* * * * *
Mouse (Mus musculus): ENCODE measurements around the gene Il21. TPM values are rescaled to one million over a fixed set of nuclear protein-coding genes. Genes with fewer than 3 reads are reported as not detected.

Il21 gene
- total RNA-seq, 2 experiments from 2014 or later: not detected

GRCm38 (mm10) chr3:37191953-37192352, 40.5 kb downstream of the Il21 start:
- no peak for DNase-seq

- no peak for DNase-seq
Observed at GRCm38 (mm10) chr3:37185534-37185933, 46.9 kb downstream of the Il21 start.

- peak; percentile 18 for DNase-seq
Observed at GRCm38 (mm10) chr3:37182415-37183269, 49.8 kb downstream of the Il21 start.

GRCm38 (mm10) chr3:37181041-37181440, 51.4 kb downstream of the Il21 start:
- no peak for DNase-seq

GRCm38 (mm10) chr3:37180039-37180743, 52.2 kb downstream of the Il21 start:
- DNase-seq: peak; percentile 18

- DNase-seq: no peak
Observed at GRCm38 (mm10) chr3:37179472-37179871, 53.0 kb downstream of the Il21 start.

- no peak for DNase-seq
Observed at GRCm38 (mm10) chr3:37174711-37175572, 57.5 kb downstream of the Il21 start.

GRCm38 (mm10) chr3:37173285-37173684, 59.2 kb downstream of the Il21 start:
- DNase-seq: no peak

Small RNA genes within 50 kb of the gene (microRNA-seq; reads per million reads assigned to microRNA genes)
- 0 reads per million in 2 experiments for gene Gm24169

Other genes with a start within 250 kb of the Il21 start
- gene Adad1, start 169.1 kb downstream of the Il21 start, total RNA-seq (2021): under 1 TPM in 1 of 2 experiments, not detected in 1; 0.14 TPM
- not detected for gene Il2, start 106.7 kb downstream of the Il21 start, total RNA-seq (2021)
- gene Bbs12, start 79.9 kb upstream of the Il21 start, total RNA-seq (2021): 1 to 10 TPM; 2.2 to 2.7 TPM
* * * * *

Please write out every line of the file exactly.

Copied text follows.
Mouse (Mus musculus): ENCODE measurements around the gene Il21. TPM values are rescaled to one million over a fixed set of nuclear protein-coding genes. Genes with fewer than 3 reads are reported as not detected.

Il21 gene
- total RNA-seq, 2 experiments from 2014 or later: not detected

GRCm38 (mm10) chr3:37191953-37192352, 40.5 kb downstream of the Il21 start:
- no peak for DNase-seq

- no peak for DNase-seq
Observed at GRCm38 (mm10) chr3:37185534-37185933, 46.9 kb downstream of the Il21 start.

- peak; percentile 18 for DNase-seq
Observed at GRCm38 (mm10) chr3:37182415-37183269, 49.8 kb downstream of the Il21 start.

GRCm38 (mm10) chr3:37181041-37181440, 51.4 kb downstream of the Il21 start:
- no peak for DNase-seq

GRCm38 (mm10) chr3:37180039-37180743, 52.2 kb downstream of the Il21 start:
- DNase-seq: peak; percentile 18

- DNase-seq: no peak
Observed at GRCm38 (mm10) chr3:37179472-37179871, 53.0 kb downstream of the Il21 start.

- no peak for DNase-seq
Observed at GRCm38 (mm10) chr3:37174711-37175572, 57.5 kb downstream of the Il21 start.

GRCm38 (mm10) chr3:37173285-37173684, 59.2 kb downstream of the Il21 start:
- DNase-seq: no peak

Small RNA genes within 50 kb of the gene (microRNA-seq; reads per million reads assigned to microRNA genes)
- 0 reads per million in 2 experiments for gene Gm24169

Other genes with a start within 250 kb of the Il21 start
- gene Adad1, start 169.1 kb downstream of the Il21 start, total RNA-seq (2021): under 1 TPM in 1 of 2 experiments, not detected in 1; 0.14 TPM
- not detected for gene Il2, start 106.7 kb downstream of the Il21 start, total RNA-seq (2021)
- gene Bbs12, start 79.9 kb upstream of the Il21 start, total RNA-seq (2021): 1 to 10 TPM; 2.2 to 2.7 TPM